Sunday, 10 September (start at the Boathouse Restaurant at 9am) - almost a copy of yesterday, except with a few different species: 15 warbler species today including 3 Tennessee Warblers and 5 Cape Mays. Flyover raptors included several Ospreys, a Sharp-shinned Hawk and a heavily streaked Red-tail with yellow eyes and a red-tail...probably hatched spring 2016. In flight above us it looked like a Broad-winged or even a Red-shouldered Hawk.

Deborah's Central Park bird list for the day: =======================================

Monday, 11 September (start at Strawberry Fields [Imagine Mosaic] at 8am and again at 9am) - "Only" 14 warbler species today, but numbers of Cape Mays (10) and Tennessee (5) were the most I have seen in Central Park (or anywhere) in many years. Add to this the nice clear/cool dry weather and a few Orioles, Scarlet Tanagers, Eastern Phoebe, Ruby-crowned Kinglet and a Lincoln's Sparrow (+ the first Savannah Sparrow of the season) - we did good.

Deborah's bird list for the day:



Tennessee Warbler [1908] - I identified a fully adult female of this species on the morning of August 20 [1908]. It was very nervous and restless, and, as it fed, it uttered a sharp tsit. This same bird was seen again that afternoon by Mr. George E. Hix and myself. I also saw it the next morning. An interesting fact was that it was found in exactly the same place all three times. This Warbler has always been very rare here. Ludlow Griscom, New York City. ============================================ Cape May Warbler [1910]. - This bird is noticeably increasing in numbers in this vicinity during migrations. It was almost common in Central Park during the fall migration of 1910. The writer’s records are as follows: September 3 and 4, two immature males (probably same birds on both days); September 8, an immature male; September 17, a female; September 25, a female; September 29, three immature males and a female in one flock. Other observers reported several more birds. During the past spring a pair or two spent several days in the Park. One male was an exceedingly handsome bird. The yellow on the throat and breast was very intense, almost orange, and the chestnut auricular patch was very extensive.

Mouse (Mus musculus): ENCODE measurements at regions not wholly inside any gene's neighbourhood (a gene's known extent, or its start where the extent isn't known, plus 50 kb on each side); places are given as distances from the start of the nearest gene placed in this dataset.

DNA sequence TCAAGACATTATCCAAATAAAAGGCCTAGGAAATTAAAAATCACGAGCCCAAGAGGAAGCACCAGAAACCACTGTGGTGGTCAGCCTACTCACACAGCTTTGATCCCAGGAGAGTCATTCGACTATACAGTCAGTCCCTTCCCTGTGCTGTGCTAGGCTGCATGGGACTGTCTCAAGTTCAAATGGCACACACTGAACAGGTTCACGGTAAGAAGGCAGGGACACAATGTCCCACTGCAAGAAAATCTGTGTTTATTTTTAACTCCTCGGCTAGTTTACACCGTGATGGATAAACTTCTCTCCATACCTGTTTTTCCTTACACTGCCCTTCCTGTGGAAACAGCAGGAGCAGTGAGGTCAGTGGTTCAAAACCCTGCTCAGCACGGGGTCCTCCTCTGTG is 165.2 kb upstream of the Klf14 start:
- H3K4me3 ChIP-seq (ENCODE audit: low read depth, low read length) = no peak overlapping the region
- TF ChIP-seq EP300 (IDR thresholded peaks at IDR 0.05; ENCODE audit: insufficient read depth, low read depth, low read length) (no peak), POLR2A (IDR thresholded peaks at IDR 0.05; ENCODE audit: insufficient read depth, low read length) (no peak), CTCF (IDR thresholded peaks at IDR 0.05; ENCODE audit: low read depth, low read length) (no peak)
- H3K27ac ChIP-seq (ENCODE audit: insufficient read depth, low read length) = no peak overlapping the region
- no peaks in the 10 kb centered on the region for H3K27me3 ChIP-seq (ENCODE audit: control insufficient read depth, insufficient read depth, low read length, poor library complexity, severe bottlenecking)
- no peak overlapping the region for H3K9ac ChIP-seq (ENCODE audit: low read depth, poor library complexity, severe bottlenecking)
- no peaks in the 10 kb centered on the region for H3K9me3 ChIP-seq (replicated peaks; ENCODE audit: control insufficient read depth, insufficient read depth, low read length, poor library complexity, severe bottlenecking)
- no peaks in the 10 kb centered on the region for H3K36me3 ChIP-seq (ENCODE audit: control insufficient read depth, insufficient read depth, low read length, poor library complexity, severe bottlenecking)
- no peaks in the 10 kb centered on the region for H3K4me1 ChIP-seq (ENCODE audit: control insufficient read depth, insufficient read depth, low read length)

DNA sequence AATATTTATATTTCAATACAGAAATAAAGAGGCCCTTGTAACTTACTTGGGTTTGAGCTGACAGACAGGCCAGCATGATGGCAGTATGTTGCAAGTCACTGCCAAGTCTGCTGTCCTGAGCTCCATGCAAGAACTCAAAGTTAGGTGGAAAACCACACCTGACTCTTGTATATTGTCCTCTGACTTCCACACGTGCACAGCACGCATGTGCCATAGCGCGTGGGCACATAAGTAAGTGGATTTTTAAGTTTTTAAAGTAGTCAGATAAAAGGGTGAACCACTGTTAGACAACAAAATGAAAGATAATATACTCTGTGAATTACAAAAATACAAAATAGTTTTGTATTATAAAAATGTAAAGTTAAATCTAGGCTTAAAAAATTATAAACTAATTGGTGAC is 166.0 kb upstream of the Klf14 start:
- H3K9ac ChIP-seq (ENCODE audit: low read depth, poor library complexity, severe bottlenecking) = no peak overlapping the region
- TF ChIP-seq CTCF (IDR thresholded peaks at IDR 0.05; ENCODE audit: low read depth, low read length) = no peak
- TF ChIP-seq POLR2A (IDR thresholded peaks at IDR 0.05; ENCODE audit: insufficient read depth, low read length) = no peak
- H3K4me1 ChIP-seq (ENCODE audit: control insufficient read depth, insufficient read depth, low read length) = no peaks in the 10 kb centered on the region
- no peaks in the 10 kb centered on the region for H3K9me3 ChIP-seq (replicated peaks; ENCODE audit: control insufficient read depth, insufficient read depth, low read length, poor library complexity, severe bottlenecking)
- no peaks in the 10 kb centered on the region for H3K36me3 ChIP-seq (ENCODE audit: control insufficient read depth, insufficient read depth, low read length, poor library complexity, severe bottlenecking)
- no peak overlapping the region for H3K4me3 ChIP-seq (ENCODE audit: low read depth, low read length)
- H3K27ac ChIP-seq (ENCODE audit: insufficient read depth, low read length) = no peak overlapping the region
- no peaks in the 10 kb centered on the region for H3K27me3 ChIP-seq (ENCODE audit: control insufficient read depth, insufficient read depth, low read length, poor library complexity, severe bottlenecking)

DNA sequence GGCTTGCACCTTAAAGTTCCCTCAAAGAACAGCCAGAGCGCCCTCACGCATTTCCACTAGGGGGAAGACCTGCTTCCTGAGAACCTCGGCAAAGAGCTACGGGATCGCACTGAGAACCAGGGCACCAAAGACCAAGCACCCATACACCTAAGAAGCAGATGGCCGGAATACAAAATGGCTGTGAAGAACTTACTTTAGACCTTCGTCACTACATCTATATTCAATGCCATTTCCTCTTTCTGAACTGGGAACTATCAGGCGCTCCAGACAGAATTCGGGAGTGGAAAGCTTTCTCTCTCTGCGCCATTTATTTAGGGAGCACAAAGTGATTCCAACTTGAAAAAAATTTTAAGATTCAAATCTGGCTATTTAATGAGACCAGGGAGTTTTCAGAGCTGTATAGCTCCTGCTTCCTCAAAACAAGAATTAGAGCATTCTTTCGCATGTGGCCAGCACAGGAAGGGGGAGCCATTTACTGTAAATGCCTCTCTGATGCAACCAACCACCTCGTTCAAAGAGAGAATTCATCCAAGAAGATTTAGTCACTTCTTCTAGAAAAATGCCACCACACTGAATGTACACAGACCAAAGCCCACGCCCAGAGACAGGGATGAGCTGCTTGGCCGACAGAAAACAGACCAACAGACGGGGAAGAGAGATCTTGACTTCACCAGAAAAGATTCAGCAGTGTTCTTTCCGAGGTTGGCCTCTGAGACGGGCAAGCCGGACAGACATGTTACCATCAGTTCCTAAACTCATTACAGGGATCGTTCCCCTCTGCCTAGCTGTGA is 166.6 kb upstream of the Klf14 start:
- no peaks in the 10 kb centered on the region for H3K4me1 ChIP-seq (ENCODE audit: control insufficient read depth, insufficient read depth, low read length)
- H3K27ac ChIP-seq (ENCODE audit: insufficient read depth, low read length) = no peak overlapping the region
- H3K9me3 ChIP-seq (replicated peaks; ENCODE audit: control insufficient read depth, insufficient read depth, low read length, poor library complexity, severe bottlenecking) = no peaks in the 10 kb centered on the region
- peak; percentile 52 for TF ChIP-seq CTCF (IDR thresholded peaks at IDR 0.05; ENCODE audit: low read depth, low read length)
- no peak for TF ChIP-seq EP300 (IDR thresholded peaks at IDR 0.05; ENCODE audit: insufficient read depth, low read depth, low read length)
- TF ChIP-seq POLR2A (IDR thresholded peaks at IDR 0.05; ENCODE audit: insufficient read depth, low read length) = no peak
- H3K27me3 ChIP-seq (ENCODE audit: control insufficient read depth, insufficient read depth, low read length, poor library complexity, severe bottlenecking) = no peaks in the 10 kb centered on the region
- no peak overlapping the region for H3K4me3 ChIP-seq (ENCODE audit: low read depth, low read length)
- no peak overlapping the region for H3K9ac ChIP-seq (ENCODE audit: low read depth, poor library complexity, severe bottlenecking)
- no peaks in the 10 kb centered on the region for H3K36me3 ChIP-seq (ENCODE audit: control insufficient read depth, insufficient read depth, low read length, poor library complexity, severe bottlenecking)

Dendroica palmarum in New York City (1886). -- An individual of the [Western] Palm Warbler was seen by the writer, September 2, 1896, in West 129th Street, New York City, at the base of the prominence upon which stands the Claremont Hotel. The bird is not only rare in this vicinity but the record is an unusually early one. Three of the five recorded instances of its occurrence are based on spring captures at Sing Sing (Fisher) and Riverdale (Bicknell). The two previous fall records are, Fire Island Light, L.I., Sept. 23, 1887(Dutcher) and Red Bank, N.J., Sept. 28, 1889 (Oberholser). FRANK M. CHAPMAN, American Museum of Natural History, New York.